Minimalism is a growing trend these days. Basically, it’s the idea that to focus on what’s important, we need to get rid of the unnecessary objects, activities, and baggage that clutter our lives.
In fashion, it’s characterized by owning less clothes, but of better quality. It’s an idea I’ve been fascinated by since I moved back to Canada from three years overseas with just a few suitcases to my name.
Working at World Vision, the idea of minimalism takes on added significance for me. Every day I am faced with the contrast between my lifestyle and that of people in the communities we partner with.
Growing up in Senegal, I had many friends who only had a few outfits. The fact that I have dozens often leaves me feeling uneasy.
This fall, I decided to challenge myself. I set out to wear one black dress the whole month of November, and, in the process, create awareness about how important having the right clothes for inclement weather truly is.
Every day I have posted a photo of myself wearing the dress a different way on Instagram and Facebook, and directed people to where they could support my project by donating warm clothes to children with World Vision Canada’s Gift Catalogue
I may be managing to go a whole month without a full wardrobe, but I always have my warm coat and boots if I need them. I want kids to have that same assurance.
Here are five things I’ve learned from this experiment:
1. Daily fashion blogging is exhausting:
I have so much respect for the women who run fashion blogs. I have never minded having my photo taken. But being in front of the camera every single day, even for the short time I needed to take one decent picture, was a bit much for this introvert. Putting yourself out there, no matter what form that takes, leaves feeling you a bit raw and vulnerable. I’ll be hiding from photos at least until Christmas when this is over.
2. A little black dress suits every occasion:
From biking to Whole Foods, to going to the ballet, to sitting at a desk, this dress has worked for every situation I’ve thrown at it. Other than doing CrossFit, sleeping and cleaning, this dress has been with me through the entire month. As Karl Lagerfeld, legendary Chanel designer said, “One is never over-dressed or underdressed with a little black dress.”
3. I really, truly, do not need more than I have:
I love the self-expression of fashion. I always have, and although I mostly only shop at the thrift store, and have tried my best to live a minimal lifestyle, I seem to have an overflowing closet situation. So far, I’ve managed to wear the same dress for 20-something days without repeating a look. That was surprising to me. And, after seeing how versatile my clothes can really be, I have a new respect for the idea of smaller collections of mix-and-match clothing items, or capsule wardrobes. I may be cleaning out my shelves very soon.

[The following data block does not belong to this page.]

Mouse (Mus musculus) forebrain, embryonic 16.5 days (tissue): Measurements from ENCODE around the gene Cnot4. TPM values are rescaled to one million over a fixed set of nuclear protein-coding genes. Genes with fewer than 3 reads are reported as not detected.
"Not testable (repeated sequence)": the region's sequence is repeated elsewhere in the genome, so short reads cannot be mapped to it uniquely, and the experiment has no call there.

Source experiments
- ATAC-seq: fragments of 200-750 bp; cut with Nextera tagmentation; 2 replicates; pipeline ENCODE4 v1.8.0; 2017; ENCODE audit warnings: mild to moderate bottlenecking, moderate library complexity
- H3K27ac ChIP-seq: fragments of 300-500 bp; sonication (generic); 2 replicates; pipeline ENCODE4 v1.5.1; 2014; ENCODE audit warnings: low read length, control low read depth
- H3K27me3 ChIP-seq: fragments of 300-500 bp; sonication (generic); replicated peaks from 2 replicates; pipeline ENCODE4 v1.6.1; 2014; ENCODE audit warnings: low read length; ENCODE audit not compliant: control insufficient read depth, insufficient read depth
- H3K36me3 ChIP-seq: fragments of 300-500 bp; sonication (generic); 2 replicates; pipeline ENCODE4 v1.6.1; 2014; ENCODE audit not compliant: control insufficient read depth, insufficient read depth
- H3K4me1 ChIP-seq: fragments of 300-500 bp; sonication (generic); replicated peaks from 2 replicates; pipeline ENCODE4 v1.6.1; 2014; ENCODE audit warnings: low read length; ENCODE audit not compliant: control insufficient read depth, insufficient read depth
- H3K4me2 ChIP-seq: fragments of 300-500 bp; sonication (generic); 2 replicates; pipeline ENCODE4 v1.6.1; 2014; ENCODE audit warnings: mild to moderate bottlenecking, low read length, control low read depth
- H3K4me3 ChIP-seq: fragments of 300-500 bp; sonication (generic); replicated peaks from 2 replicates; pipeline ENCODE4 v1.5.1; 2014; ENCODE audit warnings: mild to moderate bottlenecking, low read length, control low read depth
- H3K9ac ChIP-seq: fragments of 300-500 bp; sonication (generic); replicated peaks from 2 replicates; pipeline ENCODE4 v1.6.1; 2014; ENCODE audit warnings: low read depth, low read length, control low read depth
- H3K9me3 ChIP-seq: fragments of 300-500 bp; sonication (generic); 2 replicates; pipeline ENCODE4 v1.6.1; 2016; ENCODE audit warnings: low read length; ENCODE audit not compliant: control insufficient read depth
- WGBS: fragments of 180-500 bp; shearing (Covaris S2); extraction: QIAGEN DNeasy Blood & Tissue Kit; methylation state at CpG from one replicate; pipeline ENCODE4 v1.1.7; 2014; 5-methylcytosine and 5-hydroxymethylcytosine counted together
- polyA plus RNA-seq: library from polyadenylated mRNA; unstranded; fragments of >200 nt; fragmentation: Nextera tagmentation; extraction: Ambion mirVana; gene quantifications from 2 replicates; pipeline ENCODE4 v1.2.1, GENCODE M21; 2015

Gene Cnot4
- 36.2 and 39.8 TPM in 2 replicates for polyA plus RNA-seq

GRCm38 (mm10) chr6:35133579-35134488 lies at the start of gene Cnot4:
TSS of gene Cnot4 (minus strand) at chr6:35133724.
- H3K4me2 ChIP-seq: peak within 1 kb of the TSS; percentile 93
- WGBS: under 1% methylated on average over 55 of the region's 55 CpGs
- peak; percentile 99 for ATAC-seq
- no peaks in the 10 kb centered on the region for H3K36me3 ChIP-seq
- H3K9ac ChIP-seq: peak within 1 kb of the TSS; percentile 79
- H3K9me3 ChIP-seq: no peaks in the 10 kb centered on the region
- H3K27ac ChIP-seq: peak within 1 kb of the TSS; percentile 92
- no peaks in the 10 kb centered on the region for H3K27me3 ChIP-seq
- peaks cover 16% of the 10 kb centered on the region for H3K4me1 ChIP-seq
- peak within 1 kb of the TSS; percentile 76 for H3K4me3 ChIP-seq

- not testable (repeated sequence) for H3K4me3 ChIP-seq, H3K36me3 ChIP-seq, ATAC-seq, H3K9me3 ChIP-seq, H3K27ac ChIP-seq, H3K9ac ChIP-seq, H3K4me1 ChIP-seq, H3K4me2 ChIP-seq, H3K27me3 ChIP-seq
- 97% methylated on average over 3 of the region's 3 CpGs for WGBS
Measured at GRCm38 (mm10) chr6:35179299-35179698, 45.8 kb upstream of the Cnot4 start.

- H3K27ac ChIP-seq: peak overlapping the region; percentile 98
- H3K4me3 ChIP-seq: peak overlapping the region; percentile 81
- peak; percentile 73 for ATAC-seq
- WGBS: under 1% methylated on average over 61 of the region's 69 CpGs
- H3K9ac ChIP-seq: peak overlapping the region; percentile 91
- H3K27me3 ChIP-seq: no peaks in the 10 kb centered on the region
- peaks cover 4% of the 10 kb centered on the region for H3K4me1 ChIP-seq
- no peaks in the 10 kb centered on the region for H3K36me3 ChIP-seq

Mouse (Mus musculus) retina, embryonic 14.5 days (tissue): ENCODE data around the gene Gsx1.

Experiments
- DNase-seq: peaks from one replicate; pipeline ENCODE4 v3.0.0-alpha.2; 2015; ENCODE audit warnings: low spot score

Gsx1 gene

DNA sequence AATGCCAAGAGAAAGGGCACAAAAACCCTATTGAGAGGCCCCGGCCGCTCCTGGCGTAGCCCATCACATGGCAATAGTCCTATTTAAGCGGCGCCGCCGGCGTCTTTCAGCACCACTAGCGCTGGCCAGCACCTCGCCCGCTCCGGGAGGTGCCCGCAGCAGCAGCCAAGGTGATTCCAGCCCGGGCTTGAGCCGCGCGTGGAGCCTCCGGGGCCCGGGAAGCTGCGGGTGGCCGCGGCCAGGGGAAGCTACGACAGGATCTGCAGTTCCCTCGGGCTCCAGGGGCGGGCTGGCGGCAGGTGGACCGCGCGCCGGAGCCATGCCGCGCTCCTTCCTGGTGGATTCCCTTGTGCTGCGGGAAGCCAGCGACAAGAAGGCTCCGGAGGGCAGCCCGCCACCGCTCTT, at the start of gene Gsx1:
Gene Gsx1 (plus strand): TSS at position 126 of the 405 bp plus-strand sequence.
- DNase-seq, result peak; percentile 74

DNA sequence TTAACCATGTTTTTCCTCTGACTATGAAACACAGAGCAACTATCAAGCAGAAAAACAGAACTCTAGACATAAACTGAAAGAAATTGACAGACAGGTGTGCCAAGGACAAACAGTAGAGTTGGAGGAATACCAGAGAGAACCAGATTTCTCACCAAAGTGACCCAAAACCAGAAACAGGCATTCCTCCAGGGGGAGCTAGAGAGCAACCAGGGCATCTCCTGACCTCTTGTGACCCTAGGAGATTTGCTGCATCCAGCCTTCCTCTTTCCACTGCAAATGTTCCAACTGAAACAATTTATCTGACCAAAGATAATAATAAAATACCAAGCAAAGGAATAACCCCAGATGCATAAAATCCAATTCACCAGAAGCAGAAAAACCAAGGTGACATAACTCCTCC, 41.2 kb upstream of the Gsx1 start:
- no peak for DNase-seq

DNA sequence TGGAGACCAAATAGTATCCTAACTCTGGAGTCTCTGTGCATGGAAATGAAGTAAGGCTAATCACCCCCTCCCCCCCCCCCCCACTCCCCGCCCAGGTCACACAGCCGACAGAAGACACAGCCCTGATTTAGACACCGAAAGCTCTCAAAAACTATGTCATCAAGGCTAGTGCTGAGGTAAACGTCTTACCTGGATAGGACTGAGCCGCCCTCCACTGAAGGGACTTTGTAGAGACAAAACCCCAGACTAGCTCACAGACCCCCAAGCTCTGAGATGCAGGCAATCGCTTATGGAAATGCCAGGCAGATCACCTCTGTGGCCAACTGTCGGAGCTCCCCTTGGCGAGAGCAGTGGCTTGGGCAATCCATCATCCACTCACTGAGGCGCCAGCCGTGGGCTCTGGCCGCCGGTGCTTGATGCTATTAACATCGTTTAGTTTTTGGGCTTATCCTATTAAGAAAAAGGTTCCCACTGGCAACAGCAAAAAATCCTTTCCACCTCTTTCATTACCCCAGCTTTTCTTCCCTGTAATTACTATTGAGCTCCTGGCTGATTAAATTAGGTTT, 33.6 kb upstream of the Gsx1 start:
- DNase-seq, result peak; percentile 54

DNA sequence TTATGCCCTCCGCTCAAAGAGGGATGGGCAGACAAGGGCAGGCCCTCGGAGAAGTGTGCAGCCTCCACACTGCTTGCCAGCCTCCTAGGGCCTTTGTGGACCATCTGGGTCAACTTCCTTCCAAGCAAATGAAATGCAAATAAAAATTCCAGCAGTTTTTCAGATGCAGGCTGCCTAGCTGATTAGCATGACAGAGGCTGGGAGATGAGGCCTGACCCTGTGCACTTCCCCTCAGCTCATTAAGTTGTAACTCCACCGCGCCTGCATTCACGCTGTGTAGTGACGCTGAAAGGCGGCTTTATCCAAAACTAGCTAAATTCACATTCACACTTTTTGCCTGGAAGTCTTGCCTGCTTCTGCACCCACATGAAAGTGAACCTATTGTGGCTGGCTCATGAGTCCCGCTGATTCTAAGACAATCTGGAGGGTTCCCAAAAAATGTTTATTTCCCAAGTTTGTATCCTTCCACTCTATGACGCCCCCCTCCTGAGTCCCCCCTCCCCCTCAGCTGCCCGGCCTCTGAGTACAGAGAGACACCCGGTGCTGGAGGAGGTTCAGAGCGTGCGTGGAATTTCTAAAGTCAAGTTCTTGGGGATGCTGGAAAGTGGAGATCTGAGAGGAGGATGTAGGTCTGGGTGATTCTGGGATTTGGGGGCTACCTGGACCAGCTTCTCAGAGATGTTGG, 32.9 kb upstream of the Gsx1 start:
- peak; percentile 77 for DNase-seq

4. Our clothes are not as important as we think:
Except for the people who follow me on social media, no one noticed that I was wearing the black dress from the day (and week) before. Even my mostly- female coworkers, who knew about the experiment, frequently forgot until I mentioned something about it. This taught me that most people only notice if you look appropriate and put-together, not specific details of your ensemble. And secondly, accessories make all the difference when you are working with a limited wardrobe. Mixing up my sweaters, tights, boots, jewelry, makeup and even the way I did my hair made me feel put together and refreshed every day- even if my dress didn’t change.
5. Coats, scarves, hats and gloves make a BIG difference when the temperature drops:
In the chilly autumn and winter, what you wear under your layers is not nearly as important as what you wear on top. There have been many warm days this month, but when the November wind started to bite at my nose, I have been grateful for my bundled-up Canadian uniform.
And I am so
excited about all the Canadians so far who have helped to provide those warm clothing items for kids, and supported my #1dress1month project in the process. There are so many children who will be fighting the chill this year, in countries like Romania. Economic hardship may mean that their family just can’t afford to equip them this winter.
Denisa hugs her little brother Razvan after their receive a donation of warm clothes. (Romania)
Worn out hand-me downs and clothes they’ve grown out of are hard to make work when the temperature is in the negative digits. So I am encouraging everyone who can, to make a donation of $35.00 to provide study footwear and winter clothing that protects children from the lethal cold.
Most of us really do have more than we need - why not use some of that Canadian generosity, and share the warmth this winter?